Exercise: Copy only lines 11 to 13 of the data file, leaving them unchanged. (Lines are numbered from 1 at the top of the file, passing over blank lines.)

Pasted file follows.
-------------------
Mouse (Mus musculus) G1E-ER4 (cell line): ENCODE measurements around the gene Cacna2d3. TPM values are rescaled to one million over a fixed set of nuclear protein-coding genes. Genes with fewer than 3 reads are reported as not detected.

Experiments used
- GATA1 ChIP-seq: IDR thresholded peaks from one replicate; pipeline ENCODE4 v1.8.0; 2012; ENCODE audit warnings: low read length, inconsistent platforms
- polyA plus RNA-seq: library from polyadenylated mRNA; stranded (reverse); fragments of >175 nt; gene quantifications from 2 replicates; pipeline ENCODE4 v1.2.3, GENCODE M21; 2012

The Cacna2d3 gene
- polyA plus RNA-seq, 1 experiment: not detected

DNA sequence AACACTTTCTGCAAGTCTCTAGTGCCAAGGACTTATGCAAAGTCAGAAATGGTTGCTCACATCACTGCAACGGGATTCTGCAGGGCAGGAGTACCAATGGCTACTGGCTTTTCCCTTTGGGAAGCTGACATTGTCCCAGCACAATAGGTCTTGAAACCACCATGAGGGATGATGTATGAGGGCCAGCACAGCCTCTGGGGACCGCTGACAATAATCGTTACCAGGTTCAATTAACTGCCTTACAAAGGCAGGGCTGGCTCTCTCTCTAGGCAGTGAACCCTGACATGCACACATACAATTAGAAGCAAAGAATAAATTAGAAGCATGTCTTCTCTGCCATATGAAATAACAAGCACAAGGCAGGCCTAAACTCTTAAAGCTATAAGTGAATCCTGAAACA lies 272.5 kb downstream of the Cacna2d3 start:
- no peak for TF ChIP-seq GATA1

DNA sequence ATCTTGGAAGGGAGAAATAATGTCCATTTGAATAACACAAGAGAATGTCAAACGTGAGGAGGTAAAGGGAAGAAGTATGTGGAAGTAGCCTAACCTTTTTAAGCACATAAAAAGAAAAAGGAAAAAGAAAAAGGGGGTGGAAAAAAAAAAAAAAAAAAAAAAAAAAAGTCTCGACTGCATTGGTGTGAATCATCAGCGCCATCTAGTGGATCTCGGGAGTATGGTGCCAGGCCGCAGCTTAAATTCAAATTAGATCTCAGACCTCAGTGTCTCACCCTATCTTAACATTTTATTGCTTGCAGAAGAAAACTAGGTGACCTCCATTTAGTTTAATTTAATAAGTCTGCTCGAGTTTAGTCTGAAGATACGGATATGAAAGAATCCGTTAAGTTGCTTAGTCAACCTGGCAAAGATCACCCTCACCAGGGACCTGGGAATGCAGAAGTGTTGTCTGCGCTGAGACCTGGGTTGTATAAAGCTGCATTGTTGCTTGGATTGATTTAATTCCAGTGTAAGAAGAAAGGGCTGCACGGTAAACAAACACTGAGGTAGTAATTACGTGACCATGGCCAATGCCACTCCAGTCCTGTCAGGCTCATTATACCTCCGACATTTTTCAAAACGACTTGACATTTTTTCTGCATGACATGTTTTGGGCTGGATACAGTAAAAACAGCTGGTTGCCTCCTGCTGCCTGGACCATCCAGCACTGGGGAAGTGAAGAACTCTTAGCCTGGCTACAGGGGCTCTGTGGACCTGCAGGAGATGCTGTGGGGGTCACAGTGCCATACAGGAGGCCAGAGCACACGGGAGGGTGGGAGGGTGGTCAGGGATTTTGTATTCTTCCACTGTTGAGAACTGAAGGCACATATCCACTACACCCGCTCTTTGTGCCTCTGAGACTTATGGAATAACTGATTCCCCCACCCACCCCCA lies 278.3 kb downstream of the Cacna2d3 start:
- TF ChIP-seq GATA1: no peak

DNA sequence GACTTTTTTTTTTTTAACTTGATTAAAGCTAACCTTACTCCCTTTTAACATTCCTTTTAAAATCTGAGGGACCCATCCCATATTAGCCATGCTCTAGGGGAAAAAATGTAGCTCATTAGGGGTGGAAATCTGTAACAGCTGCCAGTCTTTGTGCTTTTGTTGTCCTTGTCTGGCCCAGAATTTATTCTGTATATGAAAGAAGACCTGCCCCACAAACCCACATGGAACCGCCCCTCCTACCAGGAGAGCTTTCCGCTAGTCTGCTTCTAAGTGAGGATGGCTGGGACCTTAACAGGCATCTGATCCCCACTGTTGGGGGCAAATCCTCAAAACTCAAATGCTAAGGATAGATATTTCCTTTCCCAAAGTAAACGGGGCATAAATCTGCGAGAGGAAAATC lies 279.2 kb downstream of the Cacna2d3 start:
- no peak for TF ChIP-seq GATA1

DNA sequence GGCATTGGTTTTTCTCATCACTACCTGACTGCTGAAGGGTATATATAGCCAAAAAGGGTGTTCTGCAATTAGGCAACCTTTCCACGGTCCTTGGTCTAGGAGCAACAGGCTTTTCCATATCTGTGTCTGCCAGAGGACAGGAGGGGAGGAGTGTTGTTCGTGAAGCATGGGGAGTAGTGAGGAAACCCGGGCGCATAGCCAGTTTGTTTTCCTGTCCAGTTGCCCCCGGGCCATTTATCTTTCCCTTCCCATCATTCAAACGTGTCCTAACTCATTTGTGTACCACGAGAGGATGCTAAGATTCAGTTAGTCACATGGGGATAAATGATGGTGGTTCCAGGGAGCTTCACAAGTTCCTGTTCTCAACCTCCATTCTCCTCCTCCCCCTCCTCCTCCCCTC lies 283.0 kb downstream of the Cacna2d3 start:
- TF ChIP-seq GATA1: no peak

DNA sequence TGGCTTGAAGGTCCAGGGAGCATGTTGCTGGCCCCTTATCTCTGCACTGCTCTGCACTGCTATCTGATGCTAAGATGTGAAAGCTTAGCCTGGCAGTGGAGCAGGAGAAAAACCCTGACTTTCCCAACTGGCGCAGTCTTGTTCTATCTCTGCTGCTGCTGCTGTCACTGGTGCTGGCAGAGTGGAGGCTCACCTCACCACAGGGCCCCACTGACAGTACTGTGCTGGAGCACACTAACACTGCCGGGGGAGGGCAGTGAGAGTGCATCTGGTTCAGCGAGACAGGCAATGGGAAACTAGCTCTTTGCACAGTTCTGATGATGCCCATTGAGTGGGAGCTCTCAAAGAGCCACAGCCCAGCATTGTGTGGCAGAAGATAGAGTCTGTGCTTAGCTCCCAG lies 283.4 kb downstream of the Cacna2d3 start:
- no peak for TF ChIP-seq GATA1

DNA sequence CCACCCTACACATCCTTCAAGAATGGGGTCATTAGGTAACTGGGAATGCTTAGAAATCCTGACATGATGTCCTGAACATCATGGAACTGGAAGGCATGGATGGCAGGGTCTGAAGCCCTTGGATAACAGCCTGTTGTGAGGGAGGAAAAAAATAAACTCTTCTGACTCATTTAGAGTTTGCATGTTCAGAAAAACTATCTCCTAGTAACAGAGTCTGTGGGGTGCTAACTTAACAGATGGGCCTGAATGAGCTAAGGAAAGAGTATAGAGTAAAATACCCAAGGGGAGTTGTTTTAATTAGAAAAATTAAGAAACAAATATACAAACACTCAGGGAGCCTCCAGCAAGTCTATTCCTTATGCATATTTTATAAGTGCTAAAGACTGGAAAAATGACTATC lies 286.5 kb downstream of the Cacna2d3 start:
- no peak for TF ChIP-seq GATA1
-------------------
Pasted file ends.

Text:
DNA sequence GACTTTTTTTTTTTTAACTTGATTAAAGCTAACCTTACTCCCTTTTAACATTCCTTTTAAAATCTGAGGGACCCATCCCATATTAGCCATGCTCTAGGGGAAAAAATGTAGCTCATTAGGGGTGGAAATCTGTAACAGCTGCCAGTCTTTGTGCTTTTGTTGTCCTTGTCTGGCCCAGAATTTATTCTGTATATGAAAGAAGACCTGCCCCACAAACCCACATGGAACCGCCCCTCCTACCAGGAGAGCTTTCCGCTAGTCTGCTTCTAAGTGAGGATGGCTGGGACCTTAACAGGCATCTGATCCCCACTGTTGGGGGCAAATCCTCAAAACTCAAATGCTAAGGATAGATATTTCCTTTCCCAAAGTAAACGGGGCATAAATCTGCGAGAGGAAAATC lies 279.2 kb downstream of the Cacna2d3 start:
- no peak for TF ChIP-seq GATA1

DNA sequence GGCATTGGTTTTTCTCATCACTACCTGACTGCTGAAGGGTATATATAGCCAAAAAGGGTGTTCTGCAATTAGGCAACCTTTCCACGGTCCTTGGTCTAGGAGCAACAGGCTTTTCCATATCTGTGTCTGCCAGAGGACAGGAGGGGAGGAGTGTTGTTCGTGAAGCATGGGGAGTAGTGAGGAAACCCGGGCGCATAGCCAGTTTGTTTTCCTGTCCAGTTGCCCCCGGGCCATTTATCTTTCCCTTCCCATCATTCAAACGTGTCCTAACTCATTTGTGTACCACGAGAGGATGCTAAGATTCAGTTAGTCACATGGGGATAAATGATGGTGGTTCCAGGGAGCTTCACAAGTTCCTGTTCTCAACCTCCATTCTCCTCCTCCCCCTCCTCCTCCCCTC lies 283.0 kb downstream of the Cacna2d3 start: